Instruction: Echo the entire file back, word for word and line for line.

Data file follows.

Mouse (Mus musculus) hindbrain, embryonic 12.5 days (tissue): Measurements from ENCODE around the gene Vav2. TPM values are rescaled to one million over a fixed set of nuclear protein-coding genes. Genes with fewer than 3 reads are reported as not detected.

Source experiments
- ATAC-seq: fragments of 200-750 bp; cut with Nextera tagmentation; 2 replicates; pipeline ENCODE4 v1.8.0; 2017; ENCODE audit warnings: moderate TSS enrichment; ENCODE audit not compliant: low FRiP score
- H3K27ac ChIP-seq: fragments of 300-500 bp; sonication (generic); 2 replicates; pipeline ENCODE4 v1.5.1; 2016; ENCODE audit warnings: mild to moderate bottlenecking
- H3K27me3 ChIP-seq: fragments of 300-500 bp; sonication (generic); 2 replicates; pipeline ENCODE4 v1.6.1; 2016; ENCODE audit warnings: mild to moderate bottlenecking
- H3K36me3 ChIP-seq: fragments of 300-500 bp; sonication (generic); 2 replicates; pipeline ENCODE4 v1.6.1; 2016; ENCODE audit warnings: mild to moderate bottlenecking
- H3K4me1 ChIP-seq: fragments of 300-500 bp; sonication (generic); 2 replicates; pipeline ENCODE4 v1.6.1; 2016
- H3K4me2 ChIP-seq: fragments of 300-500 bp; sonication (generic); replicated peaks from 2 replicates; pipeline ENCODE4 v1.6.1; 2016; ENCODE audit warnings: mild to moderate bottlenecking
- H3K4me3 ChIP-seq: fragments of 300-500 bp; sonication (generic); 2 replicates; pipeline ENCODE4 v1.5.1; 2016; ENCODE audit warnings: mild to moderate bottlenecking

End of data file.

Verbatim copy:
Mouse (Mus musculus) hindbrain, embryonic 12.5 days (tissue): Measurements from ENCODE around the gene Vav2. TPM values are rescaled to one million over a fixed set of nuclear protein-coding genes. Genes with fewer than 3 reads are reported as not detected.

Source experiments
- ATAC-seq: fragments of 200-750 bp; cut with Nextera tagmentation; 2 replicates; pipeline ENCODE4 v1.8.0; 2017; ENCODE audit warnings: moderate TSS enrichment; ENCODE audit not compliant: low FRiP score
- H3K27ac ChIP-seq: fragments of 300-500 bp; sonication (generic); 2 replicates; pipeline ENCODE4 v1.5.1; 2016; ENCODE audit warnings: mild to moderate bottlenecking
- H3K27me3 ChIP-seq: fragments of 300-500 bp; sonication (generic); 2 replicates; pipeline ENCODE4 v1.6.1; 2016; ENCODE audit warnings: mild to moderate bottlenecking
- H3K36me3 ChIP-seq: fragments of 300-500 bp; sonication (generic); 2 replicates; pipeline ENCODE4 v1.6.1; 2016; ENCODE audit warnings: mild to moderate bottlenecking
- H3K4me1 ChIP-seq: fragments of 300-500 bp; sonication (generic); 2 replicates; pipeline ENCODE4 v1.6.1; 2016
- H3K4me2 ChIP-seq: fragments of 300-500 bp; sonication (generic); replicated peaks from 2 replicates; pipeline ENCODE4 v1.6.1; 2016; ENCODE audit warnings: mild to moderate bottlenecking
- H3K4me3 ChIP-seq: fragments of 300-500 bp; sonication (generic); 2 replicates; pipeline ENCODE4 v1.5.1; 2016; ENCODE audit warnings: mild to moderate bottlenecking